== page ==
Patty and I got back to KC last night after a week on the road — a monumental week here in KC, which we kept up with on TV and kansascity.com.
A lot of times when you leave town, you don’t miss much. Then, every 30 years or so, there are weeks like this one, where…
:: The Royals win the World Series
:: A downtown parade attracts 800,000 people. (Estimate courtesy of Mayor Sly James, who apparently has a master’s in Hyperbolic Numerical Studies.)
:: Alex Gordon opts for free agency.
:: The first streetcar arrives.
:: Southwest High School is slated for closing.
:: The state of Kansas continues to loses hundreds of millions in revenue and, by the day, becomes less livable.
…I guess you’re wondering just what could have taken us out of town during a week like this. Well, it was mostly business — Patty’s business. She has a company that designs and manufactures clergy vestments, primarily for women, and she was displaying and selling her products in my hometown of Louisville, KY, and Sewanee, TN. I was along mostly to help load and unload; set up and tear down; and drive.
Here are some of the highlights — just in case you’re wondering how a couple of absentee Royals’ fans spent their days while Kansas City was going crazy.
** We arrived in Louisville last Saturday night and immediately went to a bar-restaurant called the Mellow Mushroom to watch Game 4, which we had been listening to on the radio. The game was in the sixth inning, and although this was the World Series, not one TV in the bar was tuned in to the game. Every TV was on the Kentucky-Tennessee football game — which I could sort of understand, except that Tennessee was winning by more than 20 points…Kindly, the manager granted our request to turn one TV to the baseball game. By the time the game ended, we were about the last people in the bar and were yelling our fool heads off.
** For Game 5, Sunday, we went to a bar called Molly Malone’s. Again, not one TV was tuned in to the World Series. Every TV was on the Sunday night football game between the Denver Broncos and the Green Bay Packers…Now I was convinced that my hometown was no longer the town where I had grown up — the town where lots of people, including me, avidly followed the Cincinnati Reds, who play about 100 miles up I-71. Once again, though, a bartender accommodated us and switched a TV to the only game that really mattered. Seated at the bar, we screamed and shouted as Eric Hosmer “stole home” with the tying run and the Royals went on to blow the ham-handed Mets out of the series…Patty celebrated with a couple of shots of whiskey; I had two N/A beers.
** On Tuesday, we heard from our daughter Brooks, who had braved the crowd of about a million people (hey, Sly could have been a couple hundred thousand off, right?) and had her photo taken with none other than Most Valuable Broadcaster Rex Hudler.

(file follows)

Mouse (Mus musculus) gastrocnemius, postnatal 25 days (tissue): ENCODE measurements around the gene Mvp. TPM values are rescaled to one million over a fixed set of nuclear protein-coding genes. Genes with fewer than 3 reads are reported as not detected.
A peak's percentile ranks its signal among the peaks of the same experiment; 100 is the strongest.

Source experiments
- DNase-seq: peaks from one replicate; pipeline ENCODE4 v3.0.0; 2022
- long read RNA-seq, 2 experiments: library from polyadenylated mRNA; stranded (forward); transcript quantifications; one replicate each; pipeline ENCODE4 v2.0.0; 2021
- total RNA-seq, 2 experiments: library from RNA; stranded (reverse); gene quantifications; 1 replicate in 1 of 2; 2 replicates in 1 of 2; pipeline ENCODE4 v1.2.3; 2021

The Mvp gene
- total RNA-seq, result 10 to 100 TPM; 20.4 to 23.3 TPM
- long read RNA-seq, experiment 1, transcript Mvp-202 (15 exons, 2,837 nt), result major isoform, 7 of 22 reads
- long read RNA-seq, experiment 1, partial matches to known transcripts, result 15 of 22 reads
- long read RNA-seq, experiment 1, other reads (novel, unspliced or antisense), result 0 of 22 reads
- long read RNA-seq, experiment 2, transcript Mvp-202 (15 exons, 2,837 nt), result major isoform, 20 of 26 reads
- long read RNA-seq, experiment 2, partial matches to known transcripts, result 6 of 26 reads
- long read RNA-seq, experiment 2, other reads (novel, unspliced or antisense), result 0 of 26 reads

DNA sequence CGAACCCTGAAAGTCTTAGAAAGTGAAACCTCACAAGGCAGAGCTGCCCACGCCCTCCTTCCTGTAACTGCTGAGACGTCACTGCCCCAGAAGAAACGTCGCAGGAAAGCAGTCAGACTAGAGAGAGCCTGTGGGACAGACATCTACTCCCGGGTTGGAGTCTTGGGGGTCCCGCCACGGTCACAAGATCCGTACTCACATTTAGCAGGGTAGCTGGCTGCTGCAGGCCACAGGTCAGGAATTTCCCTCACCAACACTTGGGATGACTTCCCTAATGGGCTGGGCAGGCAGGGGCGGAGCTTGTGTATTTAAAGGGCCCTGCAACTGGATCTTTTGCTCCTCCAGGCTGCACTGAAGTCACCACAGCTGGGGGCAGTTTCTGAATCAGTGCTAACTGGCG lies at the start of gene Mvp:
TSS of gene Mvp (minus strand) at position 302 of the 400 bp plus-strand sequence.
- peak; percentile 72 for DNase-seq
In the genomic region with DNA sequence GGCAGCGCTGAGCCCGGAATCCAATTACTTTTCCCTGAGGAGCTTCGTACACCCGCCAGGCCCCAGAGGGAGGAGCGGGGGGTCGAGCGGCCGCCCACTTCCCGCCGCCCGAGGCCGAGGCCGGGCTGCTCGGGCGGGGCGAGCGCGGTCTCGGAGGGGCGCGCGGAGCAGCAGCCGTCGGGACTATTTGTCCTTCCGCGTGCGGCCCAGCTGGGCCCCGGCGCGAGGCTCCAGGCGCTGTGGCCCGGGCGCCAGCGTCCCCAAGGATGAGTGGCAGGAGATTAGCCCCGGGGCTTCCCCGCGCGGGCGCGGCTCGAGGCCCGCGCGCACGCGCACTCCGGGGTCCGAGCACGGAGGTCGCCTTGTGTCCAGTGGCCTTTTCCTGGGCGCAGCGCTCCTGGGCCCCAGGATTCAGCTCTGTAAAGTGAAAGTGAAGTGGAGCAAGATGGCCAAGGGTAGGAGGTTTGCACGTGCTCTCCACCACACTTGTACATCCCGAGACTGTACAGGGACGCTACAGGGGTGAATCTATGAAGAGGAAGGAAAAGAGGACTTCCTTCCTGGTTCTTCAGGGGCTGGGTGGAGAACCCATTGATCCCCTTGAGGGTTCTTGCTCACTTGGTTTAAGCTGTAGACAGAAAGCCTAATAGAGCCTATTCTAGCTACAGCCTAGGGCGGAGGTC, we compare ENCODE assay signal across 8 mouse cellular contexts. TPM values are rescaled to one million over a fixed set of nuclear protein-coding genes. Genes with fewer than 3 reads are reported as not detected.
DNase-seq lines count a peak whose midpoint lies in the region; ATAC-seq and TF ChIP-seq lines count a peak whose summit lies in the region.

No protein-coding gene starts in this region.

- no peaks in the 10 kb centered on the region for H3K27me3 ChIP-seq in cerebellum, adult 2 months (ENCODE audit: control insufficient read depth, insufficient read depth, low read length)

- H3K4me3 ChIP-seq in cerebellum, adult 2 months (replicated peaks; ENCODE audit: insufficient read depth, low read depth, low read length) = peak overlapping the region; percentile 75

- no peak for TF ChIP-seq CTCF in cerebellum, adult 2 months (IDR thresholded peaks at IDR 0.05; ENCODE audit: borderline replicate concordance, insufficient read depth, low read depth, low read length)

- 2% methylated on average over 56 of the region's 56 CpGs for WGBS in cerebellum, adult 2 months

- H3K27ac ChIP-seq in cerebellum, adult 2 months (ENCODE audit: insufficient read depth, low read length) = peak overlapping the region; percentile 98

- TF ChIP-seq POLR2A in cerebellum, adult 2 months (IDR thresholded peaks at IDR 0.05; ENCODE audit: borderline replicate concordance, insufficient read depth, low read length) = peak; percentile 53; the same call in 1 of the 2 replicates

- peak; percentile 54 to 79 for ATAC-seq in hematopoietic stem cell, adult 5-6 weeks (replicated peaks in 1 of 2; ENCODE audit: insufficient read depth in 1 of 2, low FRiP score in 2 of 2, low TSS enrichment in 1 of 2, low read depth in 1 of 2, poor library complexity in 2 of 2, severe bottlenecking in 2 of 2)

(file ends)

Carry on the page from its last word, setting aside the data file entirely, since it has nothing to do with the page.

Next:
** Tuesday night we left Louisville, where Patty had been selling at Louisville Presbyterian Theological Seminary, and headed to Sewanee, TN, an hour and a half southeast of Nashville. Patty’s objective was the School of Theology at Sewanee:The University of the South. The university, founded in 1858, sits atop the Cumberland Plateau, which is basically the southern part of the Appalachian Mountains. While Patty worked, I played golf Wednesday and Thursday. I lost about half a dozen balls the first day and came close to hitting one off the Cumberland Plateau. Fortunately it stopped in some heavy grass behind the green. (At least I think that’s where it ended up; I never found it.)
** Thursday night we headed west and stopped in Nashville. Boy, was I excited! The last time I was in Nashville, about a year and a half ago, I had a great time hanging out on Honky Tonk Row, the strip of bars on Broadway between Fourth and Fifth streets. Back then, I latched on to a couple of musicians — a lead guitarist and a bass player — who moved around from one bar to another and one band to another. Those two guys could play just about any song anyone requested. Their forte was classic country by artists like George Strait, Alabama and Brooks and Dunn…This time, I was hoping to find those guys again and, if not, at least hear some similar music.
Nashville is a high-energy tourist town, and several thousand people clogged that one-block stretch Thursday night. I arrived on the scene at 10 p.m. (Patty had gone back to the hotel after dinner) — just as the early-session bands were wrapping up and the late-session groups were about to take over. During the changeover, I meandered from bar to bar, checking out the groups that were setting up and hoping at least one group would offer classic country music. After the bands struck up the music, however, it was pretty clear that rock and country-rock were the only genres being offered. By about 11:15, I was on my way back to the hotel.
I was disappointed, but I’ve been around long enough and seen enough to know “you can’t always get what you want” and even though you might not like it, things change.
…The disappointment was short-lived, however, because yesterday morning we headed home. Back to Kansas City…Kansas City, home of the World Champion Kansas City Royals.
Even experiencing it vicariously, it was a hell of a week.